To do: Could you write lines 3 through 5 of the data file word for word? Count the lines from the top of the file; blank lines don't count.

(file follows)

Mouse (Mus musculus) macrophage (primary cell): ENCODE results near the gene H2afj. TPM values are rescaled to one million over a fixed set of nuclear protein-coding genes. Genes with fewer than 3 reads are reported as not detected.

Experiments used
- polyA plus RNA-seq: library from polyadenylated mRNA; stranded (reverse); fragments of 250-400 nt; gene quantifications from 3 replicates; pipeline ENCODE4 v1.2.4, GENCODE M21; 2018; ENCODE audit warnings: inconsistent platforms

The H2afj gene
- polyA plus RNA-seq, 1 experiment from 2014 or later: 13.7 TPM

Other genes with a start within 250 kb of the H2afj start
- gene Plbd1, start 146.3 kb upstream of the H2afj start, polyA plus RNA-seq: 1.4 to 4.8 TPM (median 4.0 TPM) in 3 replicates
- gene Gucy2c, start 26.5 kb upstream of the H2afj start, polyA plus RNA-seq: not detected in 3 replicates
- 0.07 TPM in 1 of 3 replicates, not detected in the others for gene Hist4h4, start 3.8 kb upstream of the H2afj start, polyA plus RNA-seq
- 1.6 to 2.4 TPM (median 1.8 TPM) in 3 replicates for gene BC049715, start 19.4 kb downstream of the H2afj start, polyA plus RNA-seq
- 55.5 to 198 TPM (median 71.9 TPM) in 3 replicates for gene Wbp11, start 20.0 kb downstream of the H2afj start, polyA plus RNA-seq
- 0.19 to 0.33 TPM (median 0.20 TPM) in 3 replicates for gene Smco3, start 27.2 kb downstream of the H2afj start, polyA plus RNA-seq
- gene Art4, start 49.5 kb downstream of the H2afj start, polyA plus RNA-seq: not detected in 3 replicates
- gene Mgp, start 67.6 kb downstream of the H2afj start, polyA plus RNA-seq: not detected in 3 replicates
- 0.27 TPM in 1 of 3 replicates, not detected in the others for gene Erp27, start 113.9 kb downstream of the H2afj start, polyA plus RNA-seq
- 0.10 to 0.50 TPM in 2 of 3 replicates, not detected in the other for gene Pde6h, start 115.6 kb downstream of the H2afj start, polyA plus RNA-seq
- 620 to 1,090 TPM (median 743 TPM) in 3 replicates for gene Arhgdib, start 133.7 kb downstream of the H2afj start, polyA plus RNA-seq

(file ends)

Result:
- polyA plus RNA-seq: library from polyadenylated mRNA; stranded (reverse); fragments of 250-400 nt; gene quantifications from 3 replicates; pipeline ENCODE4 v1.2.4, GENCODE M21; 2018; ENCODE audit warnings: inconsistent platforms

The H2afj gene
- polyA plus RNA-seq, 1 experiment from 2014 or later: 13.7 TPM